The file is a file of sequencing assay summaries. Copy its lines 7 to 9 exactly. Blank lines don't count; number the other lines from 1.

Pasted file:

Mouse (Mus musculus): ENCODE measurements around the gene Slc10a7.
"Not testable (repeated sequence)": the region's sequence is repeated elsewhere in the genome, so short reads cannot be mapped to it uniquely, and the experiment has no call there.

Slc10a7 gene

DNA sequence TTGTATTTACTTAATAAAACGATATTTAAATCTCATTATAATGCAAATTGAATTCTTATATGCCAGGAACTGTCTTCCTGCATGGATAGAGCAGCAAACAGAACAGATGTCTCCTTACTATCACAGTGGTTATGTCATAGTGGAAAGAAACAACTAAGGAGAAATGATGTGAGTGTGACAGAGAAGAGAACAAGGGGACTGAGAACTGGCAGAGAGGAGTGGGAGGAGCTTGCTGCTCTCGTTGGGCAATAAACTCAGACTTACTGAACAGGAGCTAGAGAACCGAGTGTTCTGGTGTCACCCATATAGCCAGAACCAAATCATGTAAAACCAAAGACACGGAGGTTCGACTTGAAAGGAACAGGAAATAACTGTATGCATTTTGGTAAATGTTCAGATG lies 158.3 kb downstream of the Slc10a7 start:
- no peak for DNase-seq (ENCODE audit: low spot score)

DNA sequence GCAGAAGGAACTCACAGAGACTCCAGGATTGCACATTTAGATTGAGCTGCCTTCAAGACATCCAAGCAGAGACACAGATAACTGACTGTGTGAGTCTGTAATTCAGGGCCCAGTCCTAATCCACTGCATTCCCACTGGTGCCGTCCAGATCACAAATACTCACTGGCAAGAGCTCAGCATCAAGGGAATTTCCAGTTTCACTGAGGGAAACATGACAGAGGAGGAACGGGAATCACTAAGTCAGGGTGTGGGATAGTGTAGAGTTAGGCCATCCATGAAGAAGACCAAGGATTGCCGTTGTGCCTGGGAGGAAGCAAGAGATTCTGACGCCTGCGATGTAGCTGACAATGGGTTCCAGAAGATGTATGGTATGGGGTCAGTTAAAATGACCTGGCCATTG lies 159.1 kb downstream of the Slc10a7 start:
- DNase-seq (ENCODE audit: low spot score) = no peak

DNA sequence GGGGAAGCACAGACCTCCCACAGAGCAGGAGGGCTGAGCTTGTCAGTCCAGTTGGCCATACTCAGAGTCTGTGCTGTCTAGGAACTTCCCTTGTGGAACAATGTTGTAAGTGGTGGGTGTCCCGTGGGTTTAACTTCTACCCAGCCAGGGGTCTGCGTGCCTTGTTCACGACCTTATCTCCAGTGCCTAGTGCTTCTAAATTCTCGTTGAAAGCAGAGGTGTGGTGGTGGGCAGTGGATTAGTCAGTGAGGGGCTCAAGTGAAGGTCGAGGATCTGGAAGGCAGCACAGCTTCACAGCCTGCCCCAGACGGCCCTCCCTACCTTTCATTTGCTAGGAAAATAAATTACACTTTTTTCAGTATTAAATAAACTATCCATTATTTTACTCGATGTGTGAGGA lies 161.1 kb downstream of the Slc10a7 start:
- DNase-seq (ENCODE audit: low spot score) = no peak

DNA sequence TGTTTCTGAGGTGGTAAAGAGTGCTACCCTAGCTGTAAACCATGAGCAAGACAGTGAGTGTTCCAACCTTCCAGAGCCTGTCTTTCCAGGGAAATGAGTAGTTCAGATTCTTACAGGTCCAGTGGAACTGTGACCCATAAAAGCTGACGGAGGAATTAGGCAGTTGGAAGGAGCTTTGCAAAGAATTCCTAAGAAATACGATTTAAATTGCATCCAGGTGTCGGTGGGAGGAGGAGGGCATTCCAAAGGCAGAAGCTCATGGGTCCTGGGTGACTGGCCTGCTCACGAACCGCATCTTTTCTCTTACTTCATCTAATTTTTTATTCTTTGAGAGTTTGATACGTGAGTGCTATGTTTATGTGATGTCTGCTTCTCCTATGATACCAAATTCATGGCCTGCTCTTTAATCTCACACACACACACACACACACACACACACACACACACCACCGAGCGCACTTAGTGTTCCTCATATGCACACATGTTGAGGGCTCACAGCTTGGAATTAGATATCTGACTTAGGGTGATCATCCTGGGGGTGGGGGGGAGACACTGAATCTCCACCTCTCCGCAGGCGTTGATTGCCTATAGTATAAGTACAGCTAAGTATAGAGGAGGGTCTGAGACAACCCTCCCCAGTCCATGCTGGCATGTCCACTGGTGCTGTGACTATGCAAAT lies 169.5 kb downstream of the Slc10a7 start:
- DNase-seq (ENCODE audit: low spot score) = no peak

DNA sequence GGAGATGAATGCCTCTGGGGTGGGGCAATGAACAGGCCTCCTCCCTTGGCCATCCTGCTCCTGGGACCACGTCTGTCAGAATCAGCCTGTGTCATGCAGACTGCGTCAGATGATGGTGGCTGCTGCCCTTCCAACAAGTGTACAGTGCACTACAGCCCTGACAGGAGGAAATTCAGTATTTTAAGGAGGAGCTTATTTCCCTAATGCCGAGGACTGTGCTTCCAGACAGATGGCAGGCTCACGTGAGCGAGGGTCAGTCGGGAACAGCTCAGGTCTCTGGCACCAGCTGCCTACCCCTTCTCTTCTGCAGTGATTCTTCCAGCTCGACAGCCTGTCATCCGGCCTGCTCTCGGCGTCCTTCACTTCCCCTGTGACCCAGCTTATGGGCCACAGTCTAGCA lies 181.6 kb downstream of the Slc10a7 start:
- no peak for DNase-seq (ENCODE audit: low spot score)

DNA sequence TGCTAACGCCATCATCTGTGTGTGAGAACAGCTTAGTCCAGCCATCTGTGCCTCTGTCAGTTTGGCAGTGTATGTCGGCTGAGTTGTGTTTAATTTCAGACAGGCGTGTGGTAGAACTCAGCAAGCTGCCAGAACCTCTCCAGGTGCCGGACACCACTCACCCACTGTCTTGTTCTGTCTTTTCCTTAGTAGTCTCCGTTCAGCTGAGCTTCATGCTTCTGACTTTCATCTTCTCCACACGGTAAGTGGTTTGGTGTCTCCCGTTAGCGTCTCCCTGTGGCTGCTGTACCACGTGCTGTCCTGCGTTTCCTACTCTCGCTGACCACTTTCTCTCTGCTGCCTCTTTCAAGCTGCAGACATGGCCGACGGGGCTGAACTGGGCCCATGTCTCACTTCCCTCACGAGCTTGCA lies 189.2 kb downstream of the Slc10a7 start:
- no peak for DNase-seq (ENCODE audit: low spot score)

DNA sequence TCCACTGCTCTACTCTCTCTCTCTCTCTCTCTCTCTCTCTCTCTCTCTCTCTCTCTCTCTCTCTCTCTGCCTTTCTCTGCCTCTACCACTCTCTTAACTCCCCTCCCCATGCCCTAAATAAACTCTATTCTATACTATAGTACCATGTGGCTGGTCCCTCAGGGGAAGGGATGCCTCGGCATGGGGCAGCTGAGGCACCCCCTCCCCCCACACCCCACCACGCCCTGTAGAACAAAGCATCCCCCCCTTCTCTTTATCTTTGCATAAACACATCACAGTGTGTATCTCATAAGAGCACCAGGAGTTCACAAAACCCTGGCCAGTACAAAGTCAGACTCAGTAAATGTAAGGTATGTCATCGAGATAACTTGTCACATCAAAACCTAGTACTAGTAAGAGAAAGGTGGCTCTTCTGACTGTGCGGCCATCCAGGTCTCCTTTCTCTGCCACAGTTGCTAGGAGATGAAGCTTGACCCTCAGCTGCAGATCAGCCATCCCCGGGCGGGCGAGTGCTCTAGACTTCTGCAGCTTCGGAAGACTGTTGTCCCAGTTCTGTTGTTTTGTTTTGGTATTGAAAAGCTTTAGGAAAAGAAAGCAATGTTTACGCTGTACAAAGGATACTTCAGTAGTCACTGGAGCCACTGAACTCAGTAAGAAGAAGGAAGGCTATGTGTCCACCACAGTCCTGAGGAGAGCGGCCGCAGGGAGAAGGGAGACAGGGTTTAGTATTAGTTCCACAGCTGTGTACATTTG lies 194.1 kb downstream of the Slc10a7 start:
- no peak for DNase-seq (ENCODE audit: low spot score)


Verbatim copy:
- DNase-seq (ENCODE audit: low spot score) = no peak

DNA sequence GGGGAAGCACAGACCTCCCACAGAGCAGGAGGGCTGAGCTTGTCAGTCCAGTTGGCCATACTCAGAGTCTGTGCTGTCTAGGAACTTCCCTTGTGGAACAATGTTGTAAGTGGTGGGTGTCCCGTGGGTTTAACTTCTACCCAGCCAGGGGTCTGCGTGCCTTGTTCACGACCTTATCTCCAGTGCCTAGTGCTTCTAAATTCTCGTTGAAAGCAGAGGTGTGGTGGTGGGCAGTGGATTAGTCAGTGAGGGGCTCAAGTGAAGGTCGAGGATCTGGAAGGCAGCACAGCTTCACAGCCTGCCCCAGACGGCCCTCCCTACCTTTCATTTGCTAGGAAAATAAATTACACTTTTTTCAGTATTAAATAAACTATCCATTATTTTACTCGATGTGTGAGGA lies 161.1 kb downstream of the Slc10a7 start:
- DNase-seq (ENCODE audit: low spot score) = no peak